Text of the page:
Mr. Davis continues to minimize his role and participation in the murders. Mr. Davis told the commissioners that he “never” touched Mr. Hinman and that his only role was holding a gun during one of the days the group of crime partners tortured Mr. Hinman. Although holding a gun to Mr. Hinman may have been de minimis in Mr. Davis’s eyes, it was a significant act in the start of the Family’s “war” that terrorized Californians. By the time of Mr. Shea’s murder, Mr. Davis certainly knew of the Family’s goal to use extreme violence, and Mr. Davis was acutely aware that he and his crime partners were going to kill Mr. Shea when they lured him into their car. Still, at his hearing, Mr. Davis attempted to minimize his participation in Mr. Shea’s torture and murder. Mr. Davis told the panel that he “found out that there was a limit to what [he] would do” and instead of cutting Mr. Shea’s head off as Manson ordered him to do, he simply “cut him” on the collarbone and down to his underarm. Mr. Davis’s statements indicate that he still lacks understanding about his conduct and the substantial role he played in the crimes. Mr. Davis does not understand that it was his agreement to participate in Mr. Manson’s plans that resulted in the torture and murder of his victims, regardless of whether he ultimately inflicted the fatal blows. This lack of insight may make him vulnerable to repeating these patterns in the future.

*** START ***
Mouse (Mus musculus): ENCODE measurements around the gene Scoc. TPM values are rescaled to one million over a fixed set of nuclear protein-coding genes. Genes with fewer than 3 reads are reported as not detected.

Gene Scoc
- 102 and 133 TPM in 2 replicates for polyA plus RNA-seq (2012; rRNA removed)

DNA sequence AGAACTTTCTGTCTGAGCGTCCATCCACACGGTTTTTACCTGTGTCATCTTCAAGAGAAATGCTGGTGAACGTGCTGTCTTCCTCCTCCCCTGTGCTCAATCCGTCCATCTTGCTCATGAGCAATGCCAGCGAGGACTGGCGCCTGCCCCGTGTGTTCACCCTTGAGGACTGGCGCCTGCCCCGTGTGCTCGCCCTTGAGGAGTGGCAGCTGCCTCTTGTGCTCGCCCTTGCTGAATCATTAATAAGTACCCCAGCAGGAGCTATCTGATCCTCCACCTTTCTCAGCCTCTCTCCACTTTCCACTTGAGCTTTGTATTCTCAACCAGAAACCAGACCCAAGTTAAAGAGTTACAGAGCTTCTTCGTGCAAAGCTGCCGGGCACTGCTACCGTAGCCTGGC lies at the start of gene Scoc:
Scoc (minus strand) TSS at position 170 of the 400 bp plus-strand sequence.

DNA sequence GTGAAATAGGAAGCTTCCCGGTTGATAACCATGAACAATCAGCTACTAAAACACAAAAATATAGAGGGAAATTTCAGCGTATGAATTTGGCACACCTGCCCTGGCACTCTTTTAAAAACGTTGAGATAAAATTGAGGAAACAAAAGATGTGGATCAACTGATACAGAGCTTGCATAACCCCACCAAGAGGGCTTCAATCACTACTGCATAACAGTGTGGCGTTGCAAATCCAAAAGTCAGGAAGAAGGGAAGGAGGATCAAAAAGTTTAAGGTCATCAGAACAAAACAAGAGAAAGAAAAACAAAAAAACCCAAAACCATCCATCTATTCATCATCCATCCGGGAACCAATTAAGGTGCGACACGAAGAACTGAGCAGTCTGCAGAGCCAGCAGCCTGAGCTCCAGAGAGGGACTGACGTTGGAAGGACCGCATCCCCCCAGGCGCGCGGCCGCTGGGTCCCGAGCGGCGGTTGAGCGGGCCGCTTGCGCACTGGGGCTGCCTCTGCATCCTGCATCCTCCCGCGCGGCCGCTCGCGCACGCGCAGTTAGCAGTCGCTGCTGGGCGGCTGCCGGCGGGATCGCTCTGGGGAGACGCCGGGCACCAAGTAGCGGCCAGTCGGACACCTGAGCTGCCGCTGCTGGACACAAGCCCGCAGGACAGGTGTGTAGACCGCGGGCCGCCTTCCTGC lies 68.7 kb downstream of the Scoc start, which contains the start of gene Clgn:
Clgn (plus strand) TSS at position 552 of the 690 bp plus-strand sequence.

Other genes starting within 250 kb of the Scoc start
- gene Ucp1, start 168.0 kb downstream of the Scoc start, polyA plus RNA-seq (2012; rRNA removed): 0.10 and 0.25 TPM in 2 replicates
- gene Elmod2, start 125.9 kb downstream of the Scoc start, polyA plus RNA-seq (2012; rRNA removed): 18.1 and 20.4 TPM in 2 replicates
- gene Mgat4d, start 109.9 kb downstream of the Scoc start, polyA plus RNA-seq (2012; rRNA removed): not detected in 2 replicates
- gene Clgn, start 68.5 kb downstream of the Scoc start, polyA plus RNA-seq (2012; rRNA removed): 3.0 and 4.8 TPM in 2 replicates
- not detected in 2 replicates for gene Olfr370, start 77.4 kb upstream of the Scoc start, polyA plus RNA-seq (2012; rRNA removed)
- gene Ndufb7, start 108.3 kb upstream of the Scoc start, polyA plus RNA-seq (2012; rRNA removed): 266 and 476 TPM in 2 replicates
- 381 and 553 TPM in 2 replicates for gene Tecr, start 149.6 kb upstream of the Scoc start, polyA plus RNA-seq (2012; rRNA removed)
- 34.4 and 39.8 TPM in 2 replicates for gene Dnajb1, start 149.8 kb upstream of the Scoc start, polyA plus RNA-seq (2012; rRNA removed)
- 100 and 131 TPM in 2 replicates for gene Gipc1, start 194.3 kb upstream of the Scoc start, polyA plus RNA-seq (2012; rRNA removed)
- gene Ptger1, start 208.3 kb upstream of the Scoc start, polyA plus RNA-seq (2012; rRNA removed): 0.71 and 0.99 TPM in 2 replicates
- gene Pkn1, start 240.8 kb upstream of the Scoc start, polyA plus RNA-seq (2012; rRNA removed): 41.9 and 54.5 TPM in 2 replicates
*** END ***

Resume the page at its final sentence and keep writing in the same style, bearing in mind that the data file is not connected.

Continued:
I commend Mr. Davis for his significant efforts in rehabilitation and encourage him to stay on this positive path. However, until Mr. Davis can demonstrate deeper insight into his involvement in these crimes and take full responsibility for his part in one of the darkest points of California’s history, he cannot be safely released.


I have considered the evidence in the record that is relevant to whether Mr. Davis is currently dangerous. When considered as a whole, I find the evidence shows that he currently poses an unreasonable danger to society if released from prison at this time. Therefore, I reverse the decision to parole Mr. Davis.

Decision Date:
June 18, 2021
Governor, State of California

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12 Responses to Newsom Reverses Bruce Davis’ Parole Grant

  1. Michael says:

    I’m no fan of Newsome but I appreciate his point about Davis minimizing his involvement. To say he never directly touched the man he assisted the murder of, or that there was a “limit” to what he could do since he only stabbed his victim rather than behead him, sounds awfully self- serving and clueless to boot.